You said it well Cory. Defend the Gospel of the slain Lamb; also rejoice in the changed lives of God haters to God lovers.

Howard Fisher said...


I agree that we ought to see changed lives. The Gospel certainly takes God-haters and changes them into God-lovers. I do not wish to take away from that. Yet this kind of testimony takes away from the Gospel because the Gospel is assumed in this kind of presentation.

The New Testament doesn't parade Peter out with a sign saying, "I denied Christ. Now I...." or "I was a lousy drunken fisherman and now..." They always preach about what Christ did. They always preach about the risen Savior. That in turn drives their message to call men to repentance. On the flip side, changed lives do give reasons for people to see the Christian faith as having substance.

You raise an interesting point though with your question, "Do you hate your sin?"

As Reformed Baptists, we generally see the OT Law as applied under New Covenant in a very strong manner. Hebrews 8 would be a passage we would use to support such a claim as with many other texts.

So yes, Christians should always be working out their salvation. Yes, we must have the Law written upon our hearts. But Justification and Sanctification must always remain clearly distinct. One IS the gospel. The other is the result of the Gospel.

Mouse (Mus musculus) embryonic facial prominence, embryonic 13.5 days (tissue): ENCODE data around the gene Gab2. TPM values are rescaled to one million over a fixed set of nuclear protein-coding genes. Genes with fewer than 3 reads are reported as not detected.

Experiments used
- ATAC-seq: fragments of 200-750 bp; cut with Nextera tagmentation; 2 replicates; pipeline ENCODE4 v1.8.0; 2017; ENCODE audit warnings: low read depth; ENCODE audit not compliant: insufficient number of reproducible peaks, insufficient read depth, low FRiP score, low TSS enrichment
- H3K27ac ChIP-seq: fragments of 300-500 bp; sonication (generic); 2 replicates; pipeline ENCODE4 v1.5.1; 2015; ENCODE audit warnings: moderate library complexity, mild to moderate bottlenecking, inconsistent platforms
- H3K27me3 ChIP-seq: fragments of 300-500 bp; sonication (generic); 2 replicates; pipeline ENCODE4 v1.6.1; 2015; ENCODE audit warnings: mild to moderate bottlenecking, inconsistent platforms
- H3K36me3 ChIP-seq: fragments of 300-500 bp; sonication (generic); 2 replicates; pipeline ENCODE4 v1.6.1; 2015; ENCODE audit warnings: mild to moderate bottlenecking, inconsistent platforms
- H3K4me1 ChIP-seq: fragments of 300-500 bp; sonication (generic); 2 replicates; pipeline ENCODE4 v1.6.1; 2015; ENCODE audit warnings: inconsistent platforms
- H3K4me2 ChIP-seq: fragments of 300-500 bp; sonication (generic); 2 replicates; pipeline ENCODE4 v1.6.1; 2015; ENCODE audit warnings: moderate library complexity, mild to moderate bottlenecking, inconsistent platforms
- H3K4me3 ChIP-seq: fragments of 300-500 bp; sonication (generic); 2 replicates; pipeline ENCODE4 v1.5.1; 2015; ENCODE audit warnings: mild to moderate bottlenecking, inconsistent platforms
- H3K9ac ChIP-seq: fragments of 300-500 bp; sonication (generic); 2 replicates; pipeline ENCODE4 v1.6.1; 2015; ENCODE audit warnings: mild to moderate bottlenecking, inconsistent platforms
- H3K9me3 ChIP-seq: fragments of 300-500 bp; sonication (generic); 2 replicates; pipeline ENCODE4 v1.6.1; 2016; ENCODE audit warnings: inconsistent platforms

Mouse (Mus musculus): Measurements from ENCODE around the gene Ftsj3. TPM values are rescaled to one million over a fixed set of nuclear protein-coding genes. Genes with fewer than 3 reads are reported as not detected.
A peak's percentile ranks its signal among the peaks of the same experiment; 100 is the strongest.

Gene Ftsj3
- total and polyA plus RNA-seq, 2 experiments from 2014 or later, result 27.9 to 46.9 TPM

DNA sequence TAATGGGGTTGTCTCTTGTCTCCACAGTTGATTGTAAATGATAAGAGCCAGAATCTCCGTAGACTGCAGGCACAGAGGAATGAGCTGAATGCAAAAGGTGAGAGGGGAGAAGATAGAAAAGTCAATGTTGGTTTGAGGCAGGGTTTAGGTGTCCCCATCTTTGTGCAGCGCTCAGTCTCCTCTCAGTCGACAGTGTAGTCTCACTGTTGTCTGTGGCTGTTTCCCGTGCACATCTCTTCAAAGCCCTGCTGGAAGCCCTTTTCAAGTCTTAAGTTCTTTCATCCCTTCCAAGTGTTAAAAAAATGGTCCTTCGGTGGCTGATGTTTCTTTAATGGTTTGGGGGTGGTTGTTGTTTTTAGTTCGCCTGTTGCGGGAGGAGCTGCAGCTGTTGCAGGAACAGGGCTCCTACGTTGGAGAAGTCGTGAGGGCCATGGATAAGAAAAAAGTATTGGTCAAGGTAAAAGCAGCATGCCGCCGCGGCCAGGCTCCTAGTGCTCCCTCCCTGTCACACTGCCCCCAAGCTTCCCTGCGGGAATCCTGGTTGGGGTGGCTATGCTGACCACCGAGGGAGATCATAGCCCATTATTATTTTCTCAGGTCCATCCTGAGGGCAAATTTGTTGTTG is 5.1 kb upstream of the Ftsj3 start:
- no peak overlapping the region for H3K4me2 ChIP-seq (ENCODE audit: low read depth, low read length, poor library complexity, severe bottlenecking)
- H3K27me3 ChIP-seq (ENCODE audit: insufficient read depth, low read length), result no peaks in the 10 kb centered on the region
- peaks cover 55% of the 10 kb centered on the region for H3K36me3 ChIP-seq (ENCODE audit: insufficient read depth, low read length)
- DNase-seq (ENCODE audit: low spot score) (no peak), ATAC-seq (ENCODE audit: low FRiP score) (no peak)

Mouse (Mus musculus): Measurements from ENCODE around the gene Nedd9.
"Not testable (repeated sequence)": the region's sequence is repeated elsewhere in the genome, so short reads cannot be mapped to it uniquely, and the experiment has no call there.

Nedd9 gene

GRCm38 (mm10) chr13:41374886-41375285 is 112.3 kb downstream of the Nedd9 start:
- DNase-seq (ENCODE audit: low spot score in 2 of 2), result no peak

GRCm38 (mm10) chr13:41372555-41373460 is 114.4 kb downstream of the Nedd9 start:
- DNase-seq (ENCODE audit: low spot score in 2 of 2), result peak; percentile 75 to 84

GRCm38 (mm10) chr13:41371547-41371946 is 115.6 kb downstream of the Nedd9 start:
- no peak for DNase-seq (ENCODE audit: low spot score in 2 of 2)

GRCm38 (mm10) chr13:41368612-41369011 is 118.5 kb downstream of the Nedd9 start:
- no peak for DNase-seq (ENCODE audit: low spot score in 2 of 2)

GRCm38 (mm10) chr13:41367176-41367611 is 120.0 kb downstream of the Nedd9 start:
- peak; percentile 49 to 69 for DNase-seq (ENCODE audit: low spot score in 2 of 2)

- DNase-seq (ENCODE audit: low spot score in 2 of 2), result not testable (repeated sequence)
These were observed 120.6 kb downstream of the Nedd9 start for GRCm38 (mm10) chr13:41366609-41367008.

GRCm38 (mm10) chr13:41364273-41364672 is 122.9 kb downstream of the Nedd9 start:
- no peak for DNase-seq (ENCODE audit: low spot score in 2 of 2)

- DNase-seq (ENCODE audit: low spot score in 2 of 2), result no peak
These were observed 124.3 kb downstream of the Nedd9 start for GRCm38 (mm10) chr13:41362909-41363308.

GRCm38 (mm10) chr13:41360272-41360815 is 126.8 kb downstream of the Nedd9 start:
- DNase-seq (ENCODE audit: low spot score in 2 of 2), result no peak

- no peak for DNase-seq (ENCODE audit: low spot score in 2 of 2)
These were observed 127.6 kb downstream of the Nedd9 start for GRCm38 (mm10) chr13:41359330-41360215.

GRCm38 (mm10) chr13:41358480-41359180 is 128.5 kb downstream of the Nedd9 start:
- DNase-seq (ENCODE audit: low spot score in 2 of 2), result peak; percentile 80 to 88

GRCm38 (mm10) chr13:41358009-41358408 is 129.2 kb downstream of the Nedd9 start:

Taking the AA 12 steps and adding the "Jesus factor" is not the Gospel. It is not even sanctification. Discipleship ought to be within the confines of the church. It ought to be under the ministry of the Word. It ought to be a body of believers coming together. If I lead a man to Christ, I ought to be an automatically appointed mentor if I am a mature Christian. If I am not a mature Christian and I lead someone to Christ, then I ought to be discipled with the new convert by a more mature Christian. We ought to be studying God's Word and learning to meditate on His Law and Gospel day and night.

I talk too much.

I think I post a quote by Martin Lloyd-Jones tonight if I get the chance on this subject.


Thanks for the comments guys.

Cory said...

Do you honestly think you know enough about what goes on in that church to say the gospel is assumed? I never stated that I thought the clip was exemplary of the gospel (in fact I think I said the opposite). You know I'm normally a nazi about this stuff, especially from the pulpit. In fact, I totally agree with your assessment of the nuts and bolts of what was in the clip. But, based on the fact that I have no surrounding context to this clip I thought it was right to extend it a little grace.